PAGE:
Archive for March, 2015

Weight Bias Stinks — Literally

March 22, 2015 — As fat shaming is increasingly being called out and rejected, explicit weight bias might become less common. That begs the question of implicit — unspoken — weight bias. Researchers from UCLA have just published a study with a novel way of measuring such bias. It turns out that weight bias stinks. The researchers asked people […]

Denial, Doubt, and Prevailing Bias

March 21, 2015 — Denial, doubt, and prevailing bias create a confusing stew of conflict in nutrition, obesity, tobacco, and environmental policy. The new documentary Merchants of Doubt gives that stew a good stir. The director of Food, Inc has woven together a compelling story about the business of sowing doubt in the service of corporations threatened by the intersection […]

Eat Righteously

March 20, 2015 — Should you be ashamed to have Kraft Singles in your refrigerator? To eat righteously, must all such processed foods be eliminated from your pantry and fridge? Headline writers and humorists this week seem to think so. The Academy of Nutrition and Dietetics finds itself in damage control mode after becoming the butt of jokes by […]

Obesity and Depression — Co-Conspirators

March 19, 2015 — A new study in the Journal of the Academy of Nutrition and Dietetics (JAND) points to obesity and depression as co-conspirators undermining the health of people in low-income neighborhoods characterized as food deserts. In a sample of SNAP (Supplemental Nutrition Assistance Program) participants, Karen Flórez and colleagues examined the relationship between depression, dietary quality, and body mass index. […]

Meta Confusion about Glucomannan

March 18, 2015 — Maybe you’ve heard of glucomannan — a so-called “super fiber” that Dr. Oz hypes as “nature’s skinny sponge.” Maybe you read a systematic review and meta-analysis in Nutrition of the effect of glucomannan on body weight that concluded it “may help reduce body weight.” As it turns out, that analysis was wrong. The study was […]

Preventing Strokes with Folic Acid: An Elusive Truth

March 17, 2015 — Preventing strokes for just a penny a day is a pretty good deal. It took a very careful study design and execution to finally prove that folic acid could reduce the risk of strokes by 21% in people with hypertension. The study that did it was a randomized, controlled study of 0.8mg of folic acid […]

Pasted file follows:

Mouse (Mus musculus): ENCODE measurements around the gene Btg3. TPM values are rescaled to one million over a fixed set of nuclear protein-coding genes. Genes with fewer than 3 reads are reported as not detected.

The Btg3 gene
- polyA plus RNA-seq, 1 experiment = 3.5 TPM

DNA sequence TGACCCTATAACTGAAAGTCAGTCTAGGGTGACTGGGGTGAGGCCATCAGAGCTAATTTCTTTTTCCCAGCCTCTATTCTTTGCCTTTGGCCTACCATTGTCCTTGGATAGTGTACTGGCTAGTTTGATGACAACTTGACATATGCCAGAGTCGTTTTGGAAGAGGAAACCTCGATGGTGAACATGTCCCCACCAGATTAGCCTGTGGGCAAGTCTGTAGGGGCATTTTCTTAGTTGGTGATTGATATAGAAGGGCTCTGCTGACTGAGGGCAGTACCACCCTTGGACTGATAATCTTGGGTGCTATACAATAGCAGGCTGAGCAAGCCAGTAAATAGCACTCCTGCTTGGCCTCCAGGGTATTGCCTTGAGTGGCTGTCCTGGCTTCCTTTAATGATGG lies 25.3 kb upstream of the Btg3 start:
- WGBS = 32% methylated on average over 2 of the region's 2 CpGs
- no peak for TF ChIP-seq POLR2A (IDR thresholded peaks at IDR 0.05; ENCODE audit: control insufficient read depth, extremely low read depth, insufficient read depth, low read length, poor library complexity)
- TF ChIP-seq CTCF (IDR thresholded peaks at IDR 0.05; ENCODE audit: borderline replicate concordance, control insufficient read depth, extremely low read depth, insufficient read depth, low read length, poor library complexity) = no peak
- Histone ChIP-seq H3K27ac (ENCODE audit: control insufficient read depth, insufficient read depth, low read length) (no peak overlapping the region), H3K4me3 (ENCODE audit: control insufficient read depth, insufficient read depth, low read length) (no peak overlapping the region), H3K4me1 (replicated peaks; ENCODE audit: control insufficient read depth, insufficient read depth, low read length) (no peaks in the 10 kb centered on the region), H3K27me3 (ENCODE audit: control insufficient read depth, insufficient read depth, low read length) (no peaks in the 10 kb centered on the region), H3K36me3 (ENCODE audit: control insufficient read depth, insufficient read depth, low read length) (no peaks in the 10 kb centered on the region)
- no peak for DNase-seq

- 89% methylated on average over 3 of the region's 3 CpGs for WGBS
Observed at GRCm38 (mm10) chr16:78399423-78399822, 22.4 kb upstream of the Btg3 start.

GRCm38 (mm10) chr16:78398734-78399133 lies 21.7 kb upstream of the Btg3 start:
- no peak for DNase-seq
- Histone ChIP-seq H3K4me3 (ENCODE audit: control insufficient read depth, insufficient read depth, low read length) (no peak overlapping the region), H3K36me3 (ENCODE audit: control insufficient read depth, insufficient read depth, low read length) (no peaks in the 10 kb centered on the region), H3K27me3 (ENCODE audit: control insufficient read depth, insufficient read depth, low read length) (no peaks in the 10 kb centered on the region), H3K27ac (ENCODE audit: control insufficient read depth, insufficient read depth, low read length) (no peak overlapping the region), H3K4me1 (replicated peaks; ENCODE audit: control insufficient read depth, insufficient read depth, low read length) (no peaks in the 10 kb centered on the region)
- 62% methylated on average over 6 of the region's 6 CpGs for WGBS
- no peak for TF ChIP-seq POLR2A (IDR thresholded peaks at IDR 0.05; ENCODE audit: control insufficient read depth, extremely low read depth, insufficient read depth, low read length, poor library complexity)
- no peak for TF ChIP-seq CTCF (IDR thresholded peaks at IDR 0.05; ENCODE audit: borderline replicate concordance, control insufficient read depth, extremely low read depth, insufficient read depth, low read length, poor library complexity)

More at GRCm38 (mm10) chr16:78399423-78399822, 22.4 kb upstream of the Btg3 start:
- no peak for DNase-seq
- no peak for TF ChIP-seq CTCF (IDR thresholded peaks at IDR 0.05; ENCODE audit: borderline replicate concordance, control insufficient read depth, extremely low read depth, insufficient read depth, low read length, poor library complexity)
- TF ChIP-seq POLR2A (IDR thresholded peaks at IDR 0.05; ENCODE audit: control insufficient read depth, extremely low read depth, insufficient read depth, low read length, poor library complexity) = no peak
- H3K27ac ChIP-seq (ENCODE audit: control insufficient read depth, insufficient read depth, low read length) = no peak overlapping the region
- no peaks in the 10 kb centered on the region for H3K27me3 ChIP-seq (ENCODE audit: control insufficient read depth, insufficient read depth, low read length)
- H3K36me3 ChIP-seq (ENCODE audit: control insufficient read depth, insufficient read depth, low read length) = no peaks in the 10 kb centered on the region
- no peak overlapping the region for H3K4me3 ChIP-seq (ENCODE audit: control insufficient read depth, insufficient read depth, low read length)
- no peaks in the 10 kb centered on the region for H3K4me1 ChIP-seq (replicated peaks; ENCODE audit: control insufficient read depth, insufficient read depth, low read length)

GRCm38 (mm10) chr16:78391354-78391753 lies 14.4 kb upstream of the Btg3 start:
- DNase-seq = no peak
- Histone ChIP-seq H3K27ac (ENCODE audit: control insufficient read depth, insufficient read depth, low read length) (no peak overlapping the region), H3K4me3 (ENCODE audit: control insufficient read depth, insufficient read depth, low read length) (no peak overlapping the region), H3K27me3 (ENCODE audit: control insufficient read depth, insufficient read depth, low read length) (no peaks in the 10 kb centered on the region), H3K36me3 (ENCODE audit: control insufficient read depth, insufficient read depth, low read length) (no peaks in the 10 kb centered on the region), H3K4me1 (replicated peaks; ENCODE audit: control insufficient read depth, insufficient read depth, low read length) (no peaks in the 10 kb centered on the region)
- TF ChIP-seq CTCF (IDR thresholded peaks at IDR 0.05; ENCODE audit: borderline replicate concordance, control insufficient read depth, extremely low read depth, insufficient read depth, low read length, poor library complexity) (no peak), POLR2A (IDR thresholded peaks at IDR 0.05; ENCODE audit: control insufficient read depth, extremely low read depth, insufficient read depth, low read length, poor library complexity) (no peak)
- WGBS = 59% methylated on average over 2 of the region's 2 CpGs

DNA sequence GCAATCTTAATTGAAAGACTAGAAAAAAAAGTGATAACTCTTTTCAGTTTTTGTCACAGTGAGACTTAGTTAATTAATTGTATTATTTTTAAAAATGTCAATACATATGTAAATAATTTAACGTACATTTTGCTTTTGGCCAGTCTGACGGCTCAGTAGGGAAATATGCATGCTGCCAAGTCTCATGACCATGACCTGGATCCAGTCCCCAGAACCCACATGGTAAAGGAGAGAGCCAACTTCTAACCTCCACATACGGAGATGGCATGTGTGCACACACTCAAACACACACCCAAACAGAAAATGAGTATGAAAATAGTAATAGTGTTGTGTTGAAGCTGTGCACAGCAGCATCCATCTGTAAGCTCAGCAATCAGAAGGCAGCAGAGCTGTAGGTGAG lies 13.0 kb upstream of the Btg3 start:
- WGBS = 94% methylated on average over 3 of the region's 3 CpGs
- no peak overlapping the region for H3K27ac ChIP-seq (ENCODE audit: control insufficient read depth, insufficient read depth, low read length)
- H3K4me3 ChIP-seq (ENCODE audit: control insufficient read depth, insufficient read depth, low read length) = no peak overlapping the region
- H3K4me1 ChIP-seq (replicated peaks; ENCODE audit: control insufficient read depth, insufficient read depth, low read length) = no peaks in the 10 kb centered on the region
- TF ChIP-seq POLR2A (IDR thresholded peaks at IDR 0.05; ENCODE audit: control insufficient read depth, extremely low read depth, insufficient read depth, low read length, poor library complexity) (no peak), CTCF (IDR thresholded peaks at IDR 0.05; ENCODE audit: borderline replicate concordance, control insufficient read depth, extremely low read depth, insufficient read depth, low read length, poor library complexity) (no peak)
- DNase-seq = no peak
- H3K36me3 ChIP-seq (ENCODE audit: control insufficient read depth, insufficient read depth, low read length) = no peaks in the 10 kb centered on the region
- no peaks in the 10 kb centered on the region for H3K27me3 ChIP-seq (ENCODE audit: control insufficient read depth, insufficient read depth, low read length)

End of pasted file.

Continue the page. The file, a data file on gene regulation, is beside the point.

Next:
Logical Obesity Solutions with Illogical Effects

March 16, 2015 — The world abounds with logical obesity solutions that aren’t really solving anything. The time has come in he evolution of the obesity epidemic when just about everyone who is susceptible to the current conditions that foster obesity has developed it. So naturally, policymakers are claiming that whatever policy they’ve championed has stopped the growth of […]

Need a Fitness Tracker?

March 15, 2015 — The announcement of the Apple Watch this week is one more example of how options for tracking your own physical activity are exploding. Also growing is the amount of money you can spend on a fitness tracker. And it seems that your employer’s interest in tracking you is growing, too. Apple’s Watch is pegged to be […]

A Cure for Pervasive Bias

March 14, 2015 — We learned this week of yet another instance when pervasive bias distorted nutrition policy. In PLOS Medicine, Cristin Kearns and Stanton Glantz analyze documents from the 1960s that the sugar industry submitted to a committee formulating research priorities for the National Caries Program. They conclude that the industry successfully diverted the panel’s attention away from research into […]

Mom, Homework Is Making Me Fat

March 13, 2015 — A new study published in Obesity begs the question: does homework contribute to childhood obesity? In a cross-sectional cohort study, Isabelle Michaud and colleagues found significantly more symptoms of obesity in boys with a higher workload of homework combined with stress related to school. The authors comment that: Current findings are in line with previous studies […]